Online pharmacy managers say the use of e-pharmacies has increased during the coronavirus pandemic, also among older people. The sales of online pharmacies made up 1.5 percent of all pharmacy sales in the third quarter of 2021.
"Five pharmacies have a license in Estonia currently. The oldest of them, Apotheka Netiapteek, has operated for years, others have begun operating recently," Agency of Medicines pharmacovigilance department head Ott Laius said.
"Based on data from the third quarter of 2021, the total revenue of online pharmacies was 1.5 percent of the total pharmacy revenue and the turnover from dispensed medicines made up 0.5 percent of the total turnover of medicines," Laius said. The total pharmacy turnover was €435 million.
The five pharmacies that have a license for online pharmacy sales are Apotheka's Mustamäe pharmacy, the Südameapteek Veerenni pharmacy, Azeta's PharmaMint, Benu's Nordic Pharmacy and Aptev's Mai Apteek.
Benu online pharmacy manager Inge Mesek said the current market situation is difficult to compare with earlier situations, since their e-pharmacy has been open since the start of this year. "Online pharmacies have more work during flu season, as do regular pharmacies, as people want to buy products to prevent and treat illnesses for themselves and their loved ones," Mesek said.
The e-pharmacy manager said it is noticeable that online customers tend to be younger than customers of regular pharmacies. "This stems from the technical side of the e-pharmacy purchasing process, which requires some previous technology awareness," she explained.
Older people starting to use online pharmacies too
Purchasing prescription medicines from online pharmacies requires the customer to identify themselves with either an ID-card or a mobile solution, such as Smart-ID or Mobiil-ID. They also need to know how to shop online.
"At the same time, we have had very positive examples with older clients that have been able to buy their prescription drugs after getting some chatroom or phone help from a pharmacist," Mesek noted.
The e-pharmacy manager said there are people who prefer online pharmacies because of comfort. Others, however, want to receive face-to-face advice. "Since the consumption of medicines is an important and private topic, many people have found a pharmacist they trust who they go to and listen to" Mesek said.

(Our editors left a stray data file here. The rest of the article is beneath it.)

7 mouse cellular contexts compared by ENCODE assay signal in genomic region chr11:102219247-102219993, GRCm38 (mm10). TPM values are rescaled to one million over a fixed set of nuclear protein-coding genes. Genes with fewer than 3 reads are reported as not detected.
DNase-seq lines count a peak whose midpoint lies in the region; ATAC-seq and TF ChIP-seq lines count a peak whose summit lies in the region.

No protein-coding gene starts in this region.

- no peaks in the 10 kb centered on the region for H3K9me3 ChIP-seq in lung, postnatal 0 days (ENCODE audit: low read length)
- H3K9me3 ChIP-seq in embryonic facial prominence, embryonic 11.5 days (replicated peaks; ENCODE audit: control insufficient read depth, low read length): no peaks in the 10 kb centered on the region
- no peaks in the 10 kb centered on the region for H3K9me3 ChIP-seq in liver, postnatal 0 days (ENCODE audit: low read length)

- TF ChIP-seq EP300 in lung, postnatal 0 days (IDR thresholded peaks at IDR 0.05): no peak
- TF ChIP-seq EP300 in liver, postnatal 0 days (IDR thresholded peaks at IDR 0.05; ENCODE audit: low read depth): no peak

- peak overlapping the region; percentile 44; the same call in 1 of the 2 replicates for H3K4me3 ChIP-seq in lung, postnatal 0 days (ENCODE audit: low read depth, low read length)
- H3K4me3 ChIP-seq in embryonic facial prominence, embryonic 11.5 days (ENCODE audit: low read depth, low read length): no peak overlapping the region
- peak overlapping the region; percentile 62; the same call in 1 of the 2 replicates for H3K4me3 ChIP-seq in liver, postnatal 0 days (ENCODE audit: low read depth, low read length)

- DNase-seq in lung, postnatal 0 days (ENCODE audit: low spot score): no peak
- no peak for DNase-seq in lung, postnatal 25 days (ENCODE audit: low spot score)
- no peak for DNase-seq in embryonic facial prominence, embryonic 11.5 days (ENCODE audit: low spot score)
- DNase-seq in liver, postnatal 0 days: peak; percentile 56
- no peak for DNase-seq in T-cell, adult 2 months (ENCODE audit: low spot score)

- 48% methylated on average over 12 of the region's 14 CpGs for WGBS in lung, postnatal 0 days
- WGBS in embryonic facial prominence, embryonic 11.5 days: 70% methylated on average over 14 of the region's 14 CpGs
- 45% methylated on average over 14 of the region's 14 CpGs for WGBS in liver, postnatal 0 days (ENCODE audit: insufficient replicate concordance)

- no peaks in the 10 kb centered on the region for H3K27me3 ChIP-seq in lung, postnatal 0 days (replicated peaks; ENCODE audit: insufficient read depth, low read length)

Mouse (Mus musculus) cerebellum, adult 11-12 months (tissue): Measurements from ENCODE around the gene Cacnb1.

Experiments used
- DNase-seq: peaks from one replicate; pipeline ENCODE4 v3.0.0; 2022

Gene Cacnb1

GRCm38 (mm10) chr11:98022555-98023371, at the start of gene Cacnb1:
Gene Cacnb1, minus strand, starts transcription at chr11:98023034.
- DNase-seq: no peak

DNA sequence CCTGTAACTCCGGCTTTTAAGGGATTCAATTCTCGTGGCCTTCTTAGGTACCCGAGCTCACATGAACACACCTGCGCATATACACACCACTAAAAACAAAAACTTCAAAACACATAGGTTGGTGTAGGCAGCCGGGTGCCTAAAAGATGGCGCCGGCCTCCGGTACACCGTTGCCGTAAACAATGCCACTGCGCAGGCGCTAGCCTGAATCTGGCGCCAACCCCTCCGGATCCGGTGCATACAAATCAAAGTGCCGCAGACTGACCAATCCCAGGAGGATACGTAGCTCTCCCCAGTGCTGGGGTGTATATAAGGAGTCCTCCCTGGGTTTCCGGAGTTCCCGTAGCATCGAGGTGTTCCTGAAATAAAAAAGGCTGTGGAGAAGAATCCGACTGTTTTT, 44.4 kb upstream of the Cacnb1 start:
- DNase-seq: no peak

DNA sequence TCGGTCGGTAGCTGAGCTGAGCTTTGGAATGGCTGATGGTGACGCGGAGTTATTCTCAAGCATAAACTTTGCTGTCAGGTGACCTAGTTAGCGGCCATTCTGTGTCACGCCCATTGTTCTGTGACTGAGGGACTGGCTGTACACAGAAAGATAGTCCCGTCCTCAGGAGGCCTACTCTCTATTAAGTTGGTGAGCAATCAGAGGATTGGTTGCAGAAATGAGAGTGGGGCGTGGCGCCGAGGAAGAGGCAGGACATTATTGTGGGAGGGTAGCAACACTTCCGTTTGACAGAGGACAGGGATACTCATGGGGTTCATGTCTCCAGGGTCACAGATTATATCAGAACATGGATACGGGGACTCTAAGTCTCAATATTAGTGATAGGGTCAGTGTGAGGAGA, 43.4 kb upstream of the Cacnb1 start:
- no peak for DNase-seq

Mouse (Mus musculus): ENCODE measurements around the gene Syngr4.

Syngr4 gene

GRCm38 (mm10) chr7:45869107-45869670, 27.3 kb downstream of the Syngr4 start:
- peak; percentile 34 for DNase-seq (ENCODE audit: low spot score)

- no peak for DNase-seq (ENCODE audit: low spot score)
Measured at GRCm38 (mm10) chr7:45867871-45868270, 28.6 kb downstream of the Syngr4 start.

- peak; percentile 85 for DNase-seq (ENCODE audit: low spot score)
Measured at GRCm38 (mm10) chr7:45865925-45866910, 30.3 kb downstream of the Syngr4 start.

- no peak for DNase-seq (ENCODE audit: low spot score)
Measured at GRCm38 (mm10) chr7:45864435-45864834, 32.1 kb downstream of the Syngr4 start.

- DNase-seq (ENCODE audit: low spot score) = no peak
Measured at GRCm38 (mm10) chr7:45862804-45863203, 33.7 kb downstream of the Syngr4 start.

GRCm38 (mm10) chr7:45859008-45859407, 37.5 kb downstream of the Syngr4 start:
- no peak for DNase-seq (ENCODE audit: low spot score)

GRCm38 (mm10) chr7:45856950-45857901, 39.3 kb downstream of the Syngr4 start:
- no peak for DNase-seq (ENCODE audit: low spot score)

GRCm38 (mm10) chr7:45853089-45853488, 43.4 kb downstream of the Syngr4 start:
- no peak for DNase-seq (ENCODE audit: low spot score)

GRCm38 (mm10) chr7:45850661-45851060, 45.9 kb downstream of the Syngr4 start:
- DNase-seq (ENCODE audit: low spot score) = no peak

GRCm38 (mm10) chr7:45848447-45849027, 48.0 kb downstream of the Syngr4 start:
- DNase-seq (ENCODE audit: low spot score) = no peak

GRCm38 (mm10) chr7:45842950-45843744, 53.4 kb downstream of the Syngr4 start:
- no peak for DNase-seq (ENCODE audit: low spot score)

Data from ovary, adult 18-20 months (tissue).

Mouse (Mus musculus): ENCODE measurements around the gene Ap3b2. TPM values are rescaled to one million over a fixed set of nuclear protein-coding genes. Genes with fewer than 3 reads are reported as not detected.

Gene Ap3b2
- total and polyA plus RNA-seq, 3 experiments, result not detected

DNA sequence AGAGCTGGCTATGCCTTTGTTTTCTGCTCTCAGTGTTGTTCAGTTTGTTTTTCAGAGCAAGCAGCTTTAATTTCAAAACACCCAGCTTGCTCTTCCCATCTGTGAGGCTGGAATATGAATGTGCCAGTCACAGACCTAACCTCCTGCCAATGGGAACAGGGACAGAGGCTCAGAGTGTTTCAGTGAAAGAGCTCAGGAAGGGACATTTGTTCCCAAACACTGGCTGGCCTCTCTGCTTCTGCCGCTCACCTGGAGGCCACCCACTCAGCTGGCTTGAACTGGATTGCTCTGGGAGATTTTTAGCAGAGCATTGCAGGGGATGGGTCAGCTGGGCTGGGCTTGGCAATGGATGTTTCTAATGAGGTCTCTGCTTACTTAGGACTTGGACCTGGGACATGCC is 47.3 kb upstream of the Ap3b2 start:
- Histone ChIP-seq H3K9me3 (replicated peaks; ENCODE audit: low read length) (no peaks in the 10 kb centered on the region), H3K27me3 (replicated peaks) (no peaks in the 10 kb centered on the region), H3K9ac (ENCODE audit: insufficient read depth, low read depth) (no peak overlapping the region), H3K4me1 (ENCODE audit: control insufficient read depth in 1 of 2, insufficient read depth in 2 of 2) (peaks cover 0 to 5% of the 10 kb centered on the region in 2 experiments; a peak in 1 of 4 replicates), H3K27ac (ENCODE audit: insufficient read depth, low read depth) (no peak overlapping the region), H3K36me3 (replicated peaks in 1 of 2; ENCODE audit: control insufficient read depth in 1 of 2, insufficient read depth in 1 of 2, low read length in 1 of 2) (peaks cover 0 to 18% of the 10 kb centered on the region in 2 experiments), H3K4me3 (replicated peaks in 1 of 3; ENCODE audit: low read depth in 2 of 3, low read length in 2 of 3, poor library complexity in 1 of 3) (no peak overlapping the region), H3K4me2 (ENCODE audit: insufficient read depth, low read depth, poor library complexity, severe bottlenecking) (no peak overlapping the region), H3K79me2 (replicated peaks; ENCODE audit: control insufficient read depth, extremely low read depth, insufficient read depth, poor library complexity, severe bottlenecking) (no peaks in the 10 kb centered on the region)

Südameapteek pharmacist Kerli Vahar said interest in e-pharmacies is growing. "While it may have been feared a little at first or people did not know they could buy prescription drugs from e-pharmacies, we can now see that clients have become more aware and experienced," Vahar said.
She also said the average age of customers tends to skew younger, but more and more older clients also make it to the online pharmacies. "The epidemiological situation in spring likely became decisive for the latter, they wanted to reduce contacts as much as possible. Many would not have began using the service otherwise," Vahar noted.
She added that experience has shown that customers mainly want to buy medicines for their underage children or parents and grandparents.
Apotheka e-pharmacy manager Jürgen Jänese said online sales are similar to sales in regular pharmacies, but people buy more delicate health goods from e-pharmacies, such as pregnancy tests. "Pharmacy cosmetics are also purchased a little more from e-pharmacies," he noted, adding that sales of prescription drugs have also gone up.
"Our typical e-pharmacy client is a 25-34-year old woman in Tallinn, but we cover the entire spectrum of the Estonian population," Jänese said. "Looking at the future, it seems likely that pharmacies go along with other trade trends - the e-pharmacy share of the market will grow."
There are a total of 506 licensed pharmacies in Estonia, the total revenue of over-the-counter medicines in 2020 was €61 million.
Editor: Kristjan Kallaste